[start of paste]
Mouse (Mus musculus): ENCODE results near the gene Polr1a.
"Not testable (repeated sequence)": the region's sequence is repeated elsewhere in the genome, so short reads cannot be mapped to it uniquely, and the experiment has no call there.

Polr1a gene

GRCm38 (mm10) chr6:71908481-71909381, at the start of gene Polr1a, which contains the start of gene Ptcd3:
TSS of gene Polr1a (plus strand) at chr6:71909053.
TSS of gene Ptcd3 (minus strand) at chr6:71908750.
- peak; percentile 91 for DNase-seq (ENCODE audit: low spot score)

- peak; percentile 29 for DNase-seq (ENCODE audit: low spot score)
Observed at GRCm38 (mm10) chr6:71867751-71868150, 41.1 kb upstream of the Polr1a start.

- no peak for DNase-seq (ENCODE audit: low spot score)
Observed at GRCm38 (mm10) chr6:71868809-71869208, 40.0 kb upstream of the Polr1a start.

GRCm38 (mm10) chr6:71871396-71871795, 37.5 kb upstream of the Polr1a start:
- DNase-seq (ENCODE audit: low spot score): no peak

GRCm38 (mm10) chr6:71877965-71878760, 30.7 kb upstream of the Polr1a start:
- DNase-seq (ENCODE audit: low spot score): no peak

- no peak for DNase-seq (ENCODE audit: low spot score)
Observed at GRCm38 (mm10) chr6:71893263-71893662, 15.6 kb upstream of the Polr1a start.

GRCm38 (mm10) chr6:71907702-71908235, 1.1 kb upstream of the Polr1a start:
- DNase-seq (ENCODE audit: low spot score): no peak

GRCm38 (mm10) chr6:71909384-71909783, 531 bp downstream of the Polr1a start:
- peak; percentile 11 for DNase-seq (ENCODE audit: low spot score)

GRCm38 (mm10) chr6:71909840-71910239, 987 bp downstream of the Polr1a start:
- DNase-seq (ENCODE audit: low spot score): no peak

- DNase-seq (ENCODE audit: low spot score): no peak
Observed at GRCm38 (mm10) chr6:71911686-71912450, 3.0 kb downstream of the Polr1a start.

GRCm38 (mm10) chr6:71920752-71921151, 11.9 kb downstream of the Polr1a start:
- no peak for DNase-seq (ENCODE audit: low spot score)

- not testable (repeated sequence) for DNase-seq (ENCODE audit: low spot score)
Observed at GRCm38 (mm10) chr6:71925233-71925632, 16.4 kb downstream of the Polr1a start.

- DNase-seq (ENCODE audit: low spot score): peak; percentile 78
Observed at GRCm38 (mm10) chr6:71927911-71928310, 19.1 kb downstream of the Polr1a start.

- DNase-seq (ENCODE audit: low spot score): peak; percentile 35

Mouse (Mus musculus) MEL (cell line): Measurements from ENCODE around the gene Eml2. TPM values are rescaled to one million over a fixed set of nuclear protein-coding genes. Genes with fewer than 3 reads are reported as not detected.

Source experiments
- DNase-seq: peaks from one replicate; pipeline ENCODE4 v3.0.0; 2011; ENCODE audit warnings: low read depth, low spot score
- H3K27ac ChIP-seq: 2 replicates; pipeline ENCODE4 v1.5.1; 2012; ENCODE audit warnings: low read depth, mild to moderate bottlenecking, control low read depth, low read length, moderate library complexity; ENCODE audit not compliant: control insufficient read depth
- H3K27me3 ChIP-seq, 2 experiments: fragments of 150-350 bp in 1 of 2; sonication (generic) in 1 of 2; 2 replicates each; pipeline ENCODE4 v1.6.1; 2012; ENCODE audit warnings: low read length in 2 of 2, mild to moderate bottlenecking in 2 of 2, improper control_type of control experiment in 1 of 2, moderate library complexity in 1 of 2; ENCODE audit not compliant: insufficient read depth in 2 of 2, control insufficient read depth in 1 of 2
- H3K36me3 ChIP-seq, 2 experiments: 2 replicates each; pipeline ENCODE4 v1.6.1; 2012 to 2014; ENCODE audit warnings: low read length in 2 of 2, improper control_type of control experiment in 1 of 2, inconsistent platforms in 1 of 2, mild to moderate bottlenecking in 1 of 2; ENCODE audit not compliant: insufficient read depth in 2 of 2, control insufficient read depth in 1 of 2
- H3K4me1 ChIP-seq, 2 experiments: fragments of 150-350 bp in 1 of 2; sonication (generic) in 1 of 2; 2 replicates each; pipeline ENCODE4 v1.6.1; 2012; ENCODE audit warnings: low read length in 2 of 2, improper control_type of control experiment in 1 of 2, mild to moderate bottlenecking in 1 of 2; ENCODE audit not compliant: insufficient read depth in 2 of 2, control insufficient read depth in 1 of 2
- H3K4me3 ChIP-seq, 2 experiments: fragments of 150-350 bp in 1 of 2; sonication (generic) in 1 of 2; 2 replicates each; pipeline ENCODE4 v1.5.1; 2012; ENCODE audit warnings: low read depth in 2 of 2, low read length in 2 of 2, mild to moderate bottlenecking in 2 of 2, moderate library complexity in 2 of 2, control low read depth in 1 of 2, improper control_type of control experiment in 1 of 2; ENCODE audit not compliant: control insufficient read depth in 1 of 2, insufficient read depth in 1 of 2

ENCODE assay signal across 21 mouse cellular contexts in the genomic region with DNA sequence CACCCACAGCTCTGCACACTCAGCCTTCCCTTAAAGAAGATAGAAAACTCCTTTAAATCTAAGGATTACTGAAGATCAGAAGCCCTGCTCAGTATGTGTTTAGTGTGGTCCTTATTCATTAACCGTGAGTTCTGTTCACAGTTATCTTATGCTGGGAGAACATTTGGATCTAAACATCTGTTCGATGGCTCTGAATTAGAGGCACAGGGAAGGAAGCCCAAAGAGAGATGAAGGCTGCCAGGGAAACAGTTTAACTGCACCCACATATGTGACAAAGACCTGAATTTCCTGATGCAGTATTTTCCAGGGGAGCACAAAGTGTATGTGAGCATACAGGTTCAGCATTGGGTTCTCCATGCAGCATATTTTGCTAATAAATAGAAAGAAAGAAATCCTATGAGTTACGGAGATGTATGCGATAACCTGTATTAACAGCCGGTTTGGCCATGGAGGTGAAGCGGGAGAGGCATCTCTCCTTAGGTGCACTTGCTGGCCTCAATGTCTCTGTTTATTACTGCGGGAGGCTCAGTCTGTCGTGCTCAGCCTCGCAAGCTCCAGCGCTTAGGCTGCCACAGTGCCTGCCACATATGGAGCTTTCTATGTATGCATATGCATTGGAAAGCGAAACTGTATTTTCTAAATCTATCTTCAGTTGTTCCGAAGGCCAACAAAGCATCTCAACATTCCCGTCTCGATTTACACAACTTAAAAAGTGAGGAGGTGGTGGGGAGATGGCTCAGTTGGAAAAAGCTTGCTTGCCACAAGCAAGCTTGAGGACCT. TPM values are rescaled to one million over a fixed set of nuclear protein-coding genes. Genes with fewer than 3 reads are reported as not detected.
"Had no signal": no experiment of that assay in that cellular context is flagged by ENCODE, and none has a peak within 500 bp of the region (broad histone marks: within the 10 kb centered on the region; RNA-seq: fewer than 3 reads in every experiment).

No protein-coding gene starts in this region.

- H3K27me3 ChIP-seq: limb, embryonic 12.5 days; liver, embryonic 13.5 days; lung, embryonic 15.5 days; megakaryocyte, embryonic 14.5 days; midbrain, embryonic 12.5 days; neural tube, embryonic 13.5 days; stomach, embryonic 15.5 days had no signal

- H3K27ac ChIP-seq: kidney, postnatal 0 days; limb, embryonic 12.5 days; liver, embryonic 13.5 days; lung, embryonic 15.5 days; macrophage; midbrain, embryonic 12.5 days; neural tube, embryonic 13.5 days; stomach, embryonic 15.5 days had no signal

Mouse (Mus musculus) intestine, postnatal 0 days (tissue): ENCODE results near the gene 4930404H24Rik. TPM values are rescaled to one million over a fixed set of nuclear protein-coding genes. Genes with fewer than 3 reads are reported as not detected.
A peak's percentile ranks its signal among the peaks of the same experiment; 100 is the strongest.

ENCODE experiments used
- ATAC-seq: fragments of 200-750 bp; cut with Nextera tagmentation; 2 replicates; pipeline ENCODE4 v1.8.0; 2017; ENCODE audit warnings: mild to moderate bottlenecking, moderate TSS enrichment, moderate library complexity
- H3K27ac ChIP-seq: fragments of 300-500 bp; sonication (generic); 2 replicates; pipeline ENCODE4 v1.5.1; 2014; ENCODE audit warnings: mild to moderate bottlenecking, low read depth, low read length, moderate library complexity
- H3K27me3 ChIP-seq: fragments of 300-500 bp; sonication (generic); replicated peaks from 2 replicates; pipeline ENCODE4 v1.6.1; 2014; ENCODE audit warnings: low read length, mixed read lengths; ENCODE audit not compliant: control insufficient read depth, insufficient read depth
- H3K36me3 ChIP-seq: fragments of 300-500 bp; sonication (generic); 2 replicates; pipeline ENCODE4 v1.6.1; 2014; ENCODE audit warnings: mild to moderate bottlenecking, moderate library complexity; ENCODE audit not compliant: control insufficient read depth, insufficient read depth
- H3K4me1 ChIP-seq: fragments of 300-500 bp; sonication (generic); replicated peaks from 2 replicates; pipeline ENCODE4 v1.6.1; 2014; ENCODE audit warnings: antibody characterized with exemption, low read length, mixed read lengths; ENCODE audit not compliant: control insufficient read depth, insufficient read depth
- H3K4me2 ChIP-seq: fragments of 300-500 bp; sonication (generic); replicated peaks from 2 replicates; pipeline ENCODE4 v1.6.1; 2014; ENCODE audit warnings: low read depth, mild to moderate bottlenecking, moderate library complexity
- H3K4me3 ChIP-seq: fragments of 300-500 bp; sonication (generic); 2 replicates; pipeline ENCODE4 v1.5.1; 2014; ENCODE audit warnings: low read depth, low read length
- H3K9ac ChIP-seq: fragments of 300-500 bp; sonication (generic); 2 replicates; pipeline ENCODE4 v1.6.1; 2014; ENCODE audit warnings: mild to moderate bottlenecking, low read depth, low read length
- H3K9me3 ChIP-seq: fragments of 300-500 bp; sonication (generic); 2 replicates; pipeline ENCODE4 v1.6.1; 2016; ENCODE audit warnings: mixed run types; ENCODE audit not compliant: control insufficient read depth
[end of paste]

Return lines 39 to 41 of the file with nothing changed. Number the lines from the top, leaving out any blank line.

- H3K4me1 ChIP-seq, 2 experiments: fragments of 150-350 bp in 1 of 2; sonication (generic) in 1 of 2; 2 replicates each; pipeline ENCODE4 v1.6.1; 2012; ENCODE audit warnings: low read length in 2 of 2, improper control_type of control experiment in 1 of 2, mild to moderate bottlenecking in 1 of 2; ENCODE audit not compliant: insufficient read depth in 2 of 2, control insufficient read depth in 1 of 2
- H3K4me3 ChIP-seq, 2 experiments: fragments of 150-350 bp in 1 of 2; sonication (generic) in 1 of 2; 2 replicates each; pipeline ENCODE4 v1.5.1; 2012; ENCODE audit warnings: low read depth in 2 of 2, low read length in 2 of 2, mild to moderate bottlenecking in 2 of 2, moderate library complexity in 2 of 2, control low read depth in 1 of 2, improper control_type of control experiment in 1 of 2; ENCODE audit not compliant: control insufficient read depth in 1 of 2, insufficient read depth in 1 of 2

ENCODE assay signal across 21 mouse cellular contexts in the genomic region with DNA sequence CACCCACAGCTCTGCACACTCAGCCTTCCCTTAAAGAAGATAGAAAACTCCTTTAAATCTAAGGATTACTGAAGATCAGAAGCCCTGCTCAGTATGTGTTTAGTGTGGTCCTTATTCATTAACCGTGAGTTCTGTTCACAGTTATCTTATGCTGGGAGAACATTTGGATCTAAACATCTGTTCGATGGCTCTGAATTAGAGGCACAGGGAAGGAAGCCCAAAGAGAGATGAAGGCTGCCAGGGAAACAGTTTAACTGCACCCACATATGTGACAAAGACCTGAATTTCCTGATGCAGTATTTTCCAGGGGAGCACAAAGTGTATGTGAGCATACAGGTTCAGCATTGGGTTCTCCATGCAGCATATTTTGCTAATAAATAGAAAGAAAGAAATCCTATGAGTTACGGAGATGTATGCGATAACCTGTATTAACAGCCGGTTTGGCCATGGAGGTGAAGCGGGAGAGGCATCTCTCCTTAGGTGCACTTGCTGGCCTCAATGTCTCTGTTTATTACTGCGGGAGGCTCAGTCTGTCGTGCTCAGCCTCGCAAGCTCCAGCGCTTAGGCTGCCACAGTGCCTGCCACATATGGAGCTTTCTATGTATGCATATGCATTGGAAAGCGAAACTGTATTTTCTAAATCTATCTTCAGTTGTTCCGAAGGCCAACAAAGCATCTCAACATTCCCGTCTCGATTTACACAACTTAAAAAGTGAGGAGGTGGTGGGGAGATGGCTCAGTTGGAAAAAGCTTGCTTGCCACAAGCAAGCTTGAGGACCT. TPM values are rescaled to one million over a fixed set of nuclear protein-coding genes. Genes with fewer than 3 reads are reported as not detected.